Now that the Google phone, running the open source Android operating system, has made its debut, is it relevant to web workers? The GigaOm Network has done several good posts from several angles today, where web workers can get some answers. My own take is that this first phone won’t have major appeal for web workers, but this and other Android-based phones could definitely be strong contenders in the near future.
One thing for web workers to note about the T-Mobile G1 is that it ties in heavily with Google applications and services. That’s partly to Google’s own benefit, but it’s still true that many web workers make heavy use of Google’s offerings.
As Liz noted in here informative live blogging post from the announcement of the G1. the phone makes use of Google services such as Google Maps, StreetView and Gmail. It gets creative with this, too. For example, you can view a StreetView glimpse of where you are as you walk down the street, and the view will update as you move along. Likewise, you can jump straight from contacts on your phone to Google Map views of their locations.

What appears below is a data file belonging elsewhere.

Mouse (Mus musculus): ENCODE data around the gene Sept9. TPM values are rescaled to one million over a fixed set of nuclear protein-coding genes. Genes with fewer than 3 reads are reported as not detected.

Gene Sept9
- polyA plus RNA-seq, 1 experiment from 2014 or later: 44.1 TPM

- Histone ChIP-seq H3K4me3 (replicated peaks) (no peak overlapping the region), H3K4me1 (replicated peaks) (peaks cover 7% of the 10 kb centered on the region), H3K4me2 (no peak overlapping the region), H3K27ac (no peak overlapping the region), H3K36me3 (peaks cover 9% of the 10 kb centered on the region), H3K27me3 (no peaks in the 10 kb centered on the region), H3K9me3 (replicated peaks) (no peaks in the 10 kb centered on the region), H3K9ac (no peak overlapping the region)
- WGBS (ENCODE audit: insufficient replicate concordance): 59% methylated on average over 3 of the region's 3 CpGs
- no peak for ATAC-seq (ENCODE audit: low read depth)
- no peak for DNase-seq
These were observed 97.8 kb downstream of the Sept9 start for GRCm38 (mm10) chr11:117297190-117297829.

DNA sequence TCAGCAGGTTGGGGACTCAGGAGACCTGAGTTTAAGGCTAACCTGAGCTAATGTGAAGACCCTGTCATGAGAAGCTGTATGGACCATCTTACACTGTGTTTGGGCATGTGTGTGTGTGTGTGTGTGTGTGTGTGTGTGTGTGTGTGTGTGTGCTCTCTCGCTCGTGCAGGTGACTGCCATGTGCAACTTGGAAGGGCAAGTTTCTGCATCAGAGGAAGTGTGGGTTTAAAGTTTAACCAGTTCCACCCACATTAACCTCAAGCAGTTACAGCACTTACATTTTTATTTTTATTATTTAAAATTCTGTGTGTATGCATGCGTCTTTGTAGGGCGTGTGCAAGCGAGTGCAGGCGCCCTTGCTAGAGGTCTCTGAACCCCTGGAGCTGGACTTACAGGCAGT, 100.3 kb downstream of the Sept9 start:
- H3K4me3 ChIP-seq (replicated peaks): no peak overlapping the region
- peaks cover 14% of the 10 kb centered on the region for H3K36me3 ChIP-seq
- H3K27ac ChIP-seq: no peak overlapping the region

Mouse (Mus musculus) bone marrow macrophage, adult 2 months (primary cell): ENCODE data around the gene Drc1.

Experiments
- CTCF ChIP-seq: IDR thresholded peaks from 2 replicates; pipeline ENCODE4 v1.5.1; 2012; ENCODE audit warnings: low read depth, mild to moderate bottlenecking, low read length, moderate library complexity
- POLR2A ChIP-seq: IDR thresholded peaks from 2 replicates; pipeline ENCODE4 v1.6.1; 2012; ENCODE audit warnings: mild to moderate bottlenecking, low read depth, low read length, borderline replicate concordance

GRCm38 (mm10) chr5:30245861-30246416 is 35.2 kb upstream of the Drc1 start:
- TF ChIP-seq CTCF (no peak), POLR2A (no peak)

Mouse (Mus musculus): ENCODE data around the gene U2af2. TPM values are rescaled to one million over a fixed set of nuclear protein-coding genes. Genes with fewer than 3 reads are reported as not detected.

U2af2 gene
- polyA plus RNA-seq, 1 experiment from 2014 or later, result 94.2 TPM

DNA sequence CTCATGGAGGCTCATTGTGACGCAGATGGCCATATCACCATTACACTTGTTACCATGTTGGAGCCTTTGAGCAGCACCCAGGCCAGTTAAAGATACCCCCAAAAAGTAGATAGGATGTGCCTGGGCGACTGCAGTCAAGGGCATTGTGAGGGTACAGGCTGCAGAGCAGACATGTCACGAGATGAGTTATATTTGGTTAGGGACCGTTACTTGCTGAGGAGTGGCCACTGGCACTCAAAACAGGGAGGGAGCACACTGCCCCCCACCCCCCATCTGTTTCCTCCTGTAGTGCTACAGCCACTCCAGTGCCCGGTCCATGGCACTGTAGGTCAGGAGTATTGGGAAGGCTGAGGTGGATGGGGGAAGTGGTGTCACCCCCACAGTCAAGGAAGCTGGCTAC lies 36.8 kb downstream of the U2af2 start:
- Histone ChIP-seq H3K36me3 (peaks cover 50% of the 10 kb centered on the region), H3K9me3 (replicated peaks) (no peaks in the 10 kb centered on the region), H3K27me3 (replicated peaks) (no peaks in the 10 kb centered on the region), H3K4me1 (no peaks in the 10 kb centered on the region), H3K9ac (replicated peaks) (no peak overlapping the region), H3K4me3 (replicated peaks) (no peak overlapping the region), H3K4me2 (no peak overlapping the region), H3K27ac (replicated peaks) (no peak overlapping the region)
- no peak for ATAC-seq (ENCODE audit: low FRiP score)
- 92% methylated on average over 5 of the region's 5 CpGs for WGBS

As the first Android-based phone, and Google’s first attempt at a phone, though, there are some things for interested web workers to look out for. First, T-Mobile only offers 3G service in 21 cities in the U.S. James also has a good post up on four things to know about T-Mobile’s 3G.
The mobile experts over at JKOnTheRun have some good thoughts on whether to buy a G1 as well. They like the design and interface.
We’ve also been covering this new phone over on OStatic, and you can find some reaction from the open source community and some predictions here. I think that this first Android phone needs a few things to come together for it to be a real success. In particular, application developers for Android will need to deliver applications just as strong, if not stronger, than the ones appearing for the iPhone. (There is an online app store, similar to Apple’s.)
Many of the applications for the iPhone are consumer-focused, not business-focused. For web workers, good business applications and more tie-ins with Google’s business-centric apps and services could make a difference.